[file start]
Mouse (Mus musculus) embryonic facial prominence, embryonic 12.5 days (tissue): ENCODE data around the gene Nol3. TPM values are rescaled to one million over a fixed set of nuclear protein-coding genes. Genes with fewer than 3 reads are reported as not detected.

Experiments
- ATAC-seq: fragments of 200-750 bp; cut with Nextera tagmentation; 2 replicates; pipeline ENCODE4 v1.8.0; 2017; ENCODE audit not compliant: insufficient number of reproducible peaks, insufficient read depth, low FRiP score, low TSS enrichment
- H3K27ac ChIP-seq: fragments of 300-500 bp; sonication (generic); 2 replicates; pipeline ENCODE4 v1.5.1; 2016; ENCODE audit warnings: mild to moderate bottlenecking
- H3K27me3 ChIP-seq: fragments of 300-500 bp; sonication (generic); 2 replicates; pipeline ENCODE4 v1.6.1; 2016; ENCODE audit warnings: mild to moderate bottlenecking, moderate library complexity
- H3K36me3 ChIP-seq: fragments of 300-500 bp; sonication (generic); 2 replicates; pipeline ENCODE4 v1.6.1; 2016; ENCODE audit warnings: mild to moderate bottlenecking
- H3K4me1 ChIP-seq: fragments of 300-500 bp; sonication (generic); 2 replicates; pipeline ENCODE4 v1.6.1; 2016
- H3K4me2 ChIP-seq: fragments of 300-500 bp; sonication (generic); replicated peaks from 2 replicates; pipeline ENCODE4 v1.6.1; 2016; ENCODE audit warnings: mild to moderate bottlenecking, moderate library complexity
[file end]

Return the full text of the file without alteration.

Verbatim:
Mouse (Mus musculus) embryonic facial prominence, embryonic 12.5 days (tissue): ENCODE data around the gene Nol3. TPM values are rescaled to one million over a fixed set of nuclear protein-coding genes. Genes with fewer than 3 reads are reported as not detected.

Experiments
- ATAC-seq: fragments of 200-750 bp; cut with Nextera tagmentation; 2 replicates; pipeline ENCODE4 v1.8.0; 2017; ENCODE audit not compliant: insufficient number of reproducible peaks, insufficient read depth, low FRiP score, low TSS enrichment
- H3K27ac ChIP-seq: fragments of 300-500 bp; sonication (generic); 2 replicates; pipeline ENCODE4 v1.5.1; 2016; ENCODE audit warnings: mild to moderate bottlenecking
- H3K27me3 ChIP-seq: fragments of 300-500 bp; sonication (generic); 2 replicates; pipeline ENCODE4 v1.6.1; 2016; ENCODE audit warnings: mild to moderate bottlenecking, moderate library complexity
- H3K36me3 ChIP-seq: fragments of 300-500 bp; sonication (generic); 2 replicates; pipeline ENCODE4 v1.6.1; 2016; ENCODE audit warnings: mild to moderate bottlenecking
- H3K4me1 ChIP-seq: fragments of 300-500 bp; sonication (generic); 2 replicates; pipeline ENCODE4 v1.6.1; 2016
- H3K4me2 ChIP-seq: fragments of 300-500 bp; sonication (generic); replicated peaks from 2 replicates; pipeline ENCODE4 v1.6.1; 2016; ENCODE audit warnings: mild to moderate bottlenecking, moderate library complexity